Made from sheep’s fleece and has pretty amazing properties wool mixed yarn it is warm, breathable, and will absorb quite a lot of water so if you get caught in a downpour in your knitted sweater you might get heavier but you won’t get wet! Pure Wool does require some more care than other types and will most likely have to be hand washed with care and dried flat.Made from merino breed sheep – all of the above properties hold true but merino wool is particularly fine and soft. This is probably my favourite type of yarn to use as it's lovely and soft to knit with and the result is a fabric that is warm yet breathable.Probably the most common fibre in the yarns we sell it is a man made, synthetic fibre and while it offers some of the warmth of real wool it isn’t very breathable and can pill relatively easily. It is washable and usually hypo allergenic, most baby yarns are acrylic for this reason. It also takes dye very well so they usually come in great, bright, vivid colours.Cotton is a natural fibre produced from cotton plants and is therefore very breathable and lovely against the skin.
It’s not very warm and so is a lovely choice for spring summer knits. You have to use the right pattern as cotton is quite heavy when knitted up and so can sag. Care wise it can usually take a cool machine wash or hand wash and so is fairly easy care.Bamboo is a natural viscose like fibre sourced from the bamboo plant it has lovely drape and sheen much like viscose and is breathable and usually washable on a gentle cycle. It is ideal for adults and children’s knits.Types of wool but sourced from llamas and goats respectively, both have the same properties as pure wool but are softer and more insulating. Alpaca is particularly warm and has a very soft brush finish. They need a little care and attention and require gentle hand washing.Many of the wools we stock will have some combination of the above fibres which will usually give you a mix of the properties of each. Hayfield Super Chunky with wool is wool meaning it’s robust and washable like regular acrylic and ha some of the warmth and loft of regular wool.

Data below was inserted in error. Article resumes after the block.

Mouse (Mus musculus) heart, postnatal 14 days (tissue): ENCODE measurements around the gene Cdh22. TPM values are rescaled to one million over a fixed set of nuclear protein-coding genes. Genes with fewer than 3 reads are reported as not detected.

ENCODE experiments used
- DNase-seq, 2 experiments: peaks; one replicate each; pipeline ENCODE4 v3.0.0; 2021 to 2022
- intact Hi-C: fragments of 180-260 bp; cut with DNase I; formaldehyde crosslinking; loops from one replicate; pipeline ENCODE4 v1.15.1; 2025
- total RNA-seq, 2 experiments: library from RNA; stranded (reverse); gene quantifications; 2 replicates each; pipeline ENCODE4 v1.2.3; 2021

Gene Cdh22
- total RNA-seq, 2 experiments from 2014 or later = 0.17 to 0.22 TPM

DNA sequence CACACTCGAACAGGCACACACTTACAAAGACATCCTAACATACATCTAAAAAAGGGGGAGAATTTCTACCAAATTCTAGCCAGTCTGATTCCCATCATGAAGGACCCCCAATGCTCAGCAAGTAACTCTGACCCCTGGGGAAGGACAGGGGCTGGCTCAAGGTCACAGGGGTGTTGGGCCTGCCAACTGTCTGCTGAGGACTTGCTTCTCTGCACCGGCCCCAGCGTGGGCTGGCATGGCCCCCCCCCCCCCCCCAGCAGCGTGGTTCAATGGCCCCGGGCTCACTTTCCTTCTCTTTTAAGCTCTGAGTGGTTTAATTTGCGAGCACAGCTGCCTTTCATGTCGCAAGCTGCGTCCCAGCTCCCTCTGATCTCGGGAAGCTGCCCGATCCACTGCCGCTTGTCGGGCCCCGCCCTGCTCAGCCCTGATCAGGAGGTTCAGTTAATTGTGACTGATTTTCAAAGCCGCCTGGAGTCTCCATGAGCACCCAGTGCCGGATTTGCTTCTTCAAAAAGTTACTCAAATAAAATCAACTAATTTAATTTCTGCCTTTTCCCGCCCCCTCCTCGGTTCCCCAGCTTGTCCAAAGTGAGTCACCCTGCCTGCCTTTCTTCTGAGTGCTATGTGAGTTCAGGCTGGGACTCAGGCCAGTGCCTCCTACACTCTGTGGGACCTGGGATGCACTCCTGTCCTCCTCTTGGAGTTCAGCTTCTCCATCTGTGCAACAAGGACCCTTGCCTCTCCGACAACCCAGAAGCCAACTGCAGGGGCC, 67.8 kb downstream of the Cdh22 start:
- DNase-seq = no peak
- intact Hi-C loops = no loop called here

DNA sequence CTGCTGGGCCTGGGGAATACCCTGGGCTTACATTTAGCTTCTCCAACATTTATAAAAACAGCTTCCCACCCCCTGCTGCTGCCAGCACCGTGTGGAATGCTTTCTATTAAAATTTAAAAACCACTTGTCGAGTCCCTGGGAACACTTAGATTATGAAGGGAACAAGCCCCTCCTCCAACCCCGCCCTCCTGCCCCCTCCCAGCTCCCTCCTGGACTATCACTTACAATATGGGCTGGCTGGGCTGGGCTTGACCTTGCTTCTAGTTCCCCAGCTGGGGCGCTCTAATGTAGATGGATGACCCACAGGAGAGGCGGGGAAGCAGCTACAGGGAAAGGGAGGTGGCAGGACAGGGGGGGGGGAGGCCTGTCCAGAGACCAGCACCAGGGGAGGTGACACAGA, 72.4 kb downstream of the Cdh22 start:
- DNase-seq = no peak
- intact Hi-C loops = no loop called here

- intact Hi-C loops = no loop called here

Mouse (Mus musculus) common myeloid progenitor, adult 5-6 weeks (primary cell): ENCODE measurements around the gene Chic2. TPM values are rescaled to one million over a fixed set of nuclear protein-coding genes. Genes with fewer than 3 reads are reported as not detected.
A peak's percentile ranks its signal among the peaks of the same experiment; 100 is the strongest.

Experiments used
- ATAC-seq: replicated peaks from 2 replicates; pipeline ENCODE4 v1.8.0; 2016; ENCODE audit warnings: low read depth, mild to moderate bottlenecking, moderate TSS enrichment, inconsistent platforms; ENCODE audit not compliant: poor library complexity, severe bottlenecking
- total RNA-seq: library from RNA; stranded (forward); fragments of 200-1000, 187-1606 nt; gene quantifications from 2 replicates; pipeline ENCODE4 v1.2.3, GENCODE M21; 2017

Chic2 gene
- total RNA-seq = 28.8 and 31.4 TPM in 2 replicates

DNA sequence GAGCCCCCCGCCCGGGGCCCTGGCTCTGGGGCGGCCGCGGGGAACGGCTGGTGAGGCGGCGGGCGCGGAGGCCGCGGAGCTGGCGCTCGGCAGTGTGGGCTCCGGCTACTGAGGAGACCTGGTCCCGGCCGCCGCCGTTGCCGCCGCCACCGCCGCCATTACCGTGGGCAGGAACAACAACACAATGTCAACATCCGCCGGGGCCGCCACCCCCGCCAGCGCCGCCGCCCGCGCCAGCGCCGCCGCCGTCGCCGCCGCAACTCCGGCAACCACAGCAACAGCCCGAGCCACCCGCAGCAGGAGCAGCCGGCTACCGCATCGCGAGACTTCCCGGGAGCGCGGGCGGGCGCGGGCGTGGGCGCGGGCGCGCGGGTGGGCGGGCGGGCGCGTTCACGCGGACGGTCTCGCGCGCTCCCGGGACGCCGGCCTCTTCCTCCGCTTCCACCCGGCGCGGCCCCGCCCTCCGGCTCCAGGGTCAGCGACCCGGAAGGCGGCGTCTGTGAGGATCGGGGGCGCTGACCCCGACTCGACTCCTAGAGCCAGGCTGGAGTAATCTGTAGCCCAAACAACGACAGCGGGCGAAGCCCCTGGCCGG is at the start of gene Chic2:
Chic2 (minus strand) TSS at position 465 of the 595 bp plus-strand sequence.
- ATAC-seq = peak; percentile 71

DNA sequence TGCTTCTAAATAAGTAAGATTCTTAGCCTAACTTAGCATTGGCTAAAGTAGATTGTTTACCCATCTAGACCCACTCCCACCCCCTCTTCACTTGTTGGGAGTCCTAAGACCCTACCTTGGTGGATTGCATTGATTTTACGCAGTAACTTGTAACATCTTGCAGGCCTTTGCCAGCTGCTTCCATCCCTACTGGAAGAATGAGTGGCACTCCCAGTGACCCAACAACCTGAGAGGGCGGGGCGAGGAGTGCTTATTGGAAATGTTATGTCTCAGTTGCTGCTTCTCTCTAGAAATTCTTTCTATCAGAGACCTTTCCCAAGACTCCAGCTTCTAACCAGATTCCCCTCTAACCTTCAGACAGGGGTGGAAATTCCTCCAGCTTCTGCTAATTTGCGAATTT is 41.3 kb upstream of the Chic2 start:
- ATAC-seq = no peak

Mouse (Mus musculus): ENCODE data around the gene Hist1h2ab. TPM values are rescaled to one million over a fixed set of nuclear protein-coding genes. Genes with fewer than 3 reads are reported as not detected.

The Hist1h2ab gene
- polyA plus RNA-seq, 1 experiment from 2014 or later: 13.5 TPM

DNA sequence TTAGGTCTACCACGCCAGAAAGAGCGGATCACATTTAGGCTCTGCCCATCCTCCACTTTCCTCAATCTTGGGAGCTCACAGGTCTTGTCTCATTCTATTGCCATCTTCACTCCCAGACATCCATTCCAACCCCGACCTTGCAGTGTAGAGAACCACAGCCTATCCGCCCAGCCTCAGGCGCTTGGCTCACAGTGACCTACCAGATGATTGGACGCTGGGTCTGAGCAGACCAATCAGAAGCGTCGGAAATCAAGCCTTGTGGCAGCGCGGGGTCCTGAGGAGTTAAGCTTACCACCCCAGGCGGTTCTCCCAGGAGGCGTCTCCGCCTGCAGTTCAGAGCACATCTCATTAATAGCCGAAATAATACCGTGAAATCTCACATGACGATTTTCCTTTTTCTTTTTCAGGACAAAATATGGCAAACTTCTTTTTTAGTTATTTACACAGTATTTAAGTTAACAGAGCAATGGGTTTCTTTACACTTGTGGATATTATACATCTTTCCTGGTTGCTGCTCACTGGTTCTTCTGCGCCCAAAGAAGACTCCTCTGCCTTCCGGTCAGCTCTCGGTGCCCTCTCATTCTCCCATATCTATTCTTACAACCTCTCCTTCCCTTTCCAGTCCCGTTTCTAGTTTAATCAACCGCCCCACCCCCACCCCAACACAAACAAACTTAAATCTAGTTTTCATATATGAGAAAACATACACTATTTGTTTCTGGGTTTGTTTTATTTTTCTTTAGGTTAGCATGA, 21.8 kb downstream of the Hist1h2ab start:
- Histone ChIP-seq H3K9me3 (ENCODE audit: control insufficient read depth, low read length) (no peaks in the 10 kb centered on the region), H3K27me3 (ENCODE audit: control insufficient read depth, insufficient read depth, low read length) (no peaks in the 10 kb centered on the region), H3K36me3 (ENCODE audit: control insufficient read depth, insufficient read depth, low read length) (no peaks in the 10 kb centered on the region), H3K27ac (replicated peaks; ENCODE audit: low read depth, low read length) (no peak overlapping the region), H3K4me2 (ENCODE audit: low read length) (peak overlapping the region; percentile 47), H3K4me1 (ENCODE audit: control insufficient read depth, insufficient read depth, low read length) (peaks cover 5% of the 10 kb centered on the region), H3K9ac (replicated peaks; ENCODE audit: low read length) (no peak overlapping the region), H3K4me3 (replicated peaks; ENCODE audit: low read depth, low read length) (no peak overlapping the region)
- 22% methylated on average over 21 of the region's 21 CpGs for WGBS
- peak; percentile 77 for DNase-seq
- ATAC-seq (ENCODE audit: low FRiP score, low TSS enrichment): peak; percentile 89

These are very fine yarns used mainly for crochet and lace knitting, most common in these is in white as it is frequently used for Christening robes blankets.Aran wool is what’s used in those lovely scratchy jumpers, aran weight simply refers to the thickness of the wool Often as knitters we don't really pay attention to what we're using - we see something we fancy the look of and go ahead with our project. In my years in Hickeys I would look on aghast as experienced knitters, people who had been knitting for picked up an aran weight acrylic to knit up a double knit cotton pattern. What does it matter and why would I care? It matters because, as you can see from the brief outline above; every fibre and weight behaves differently knit with the wrong type and you get the wrong results. Knit using the wool suggested in the pattern as much as possible or at least find a good substitute - the same weight and fibre type behaviour is important.
I'll give you a real life example a wonderful lady used to come into the shop and buy yarn all the time. I was talking to her one day and she remarked how she'd been knitting a cardigan for herself for weeks and how now it was finished she hated the look of it and this is why she never knits for herself and she'll just go back to the baby knitting. I suggested she brings it and the pattern in so we could have a look and see if it could be altered to suit her better. In she comes with a beautiful cotton cardigan that I will admit looked rather long; to my dismay when she showed me the pattern it was for a pure wool aran weight yarn. "Ah now there's your problem you used a cotton.But it's aran weight. So after a lengthy conversation explaining how cotton is so much heavier more drapey than wool that once she had the garment knitted up, even though she stopped at the right point, the cardigan kept growing. I mean once she put it on, the shoulders started hanging and the cardigan was nearly down to her knees. The only option was to rip it back and start again, so we went and picked a suitable pattern and I gave her a hand starting the ripping back process weeks later that particular lady came sashaying into the store delighted to be modelling her new cotton cardigan.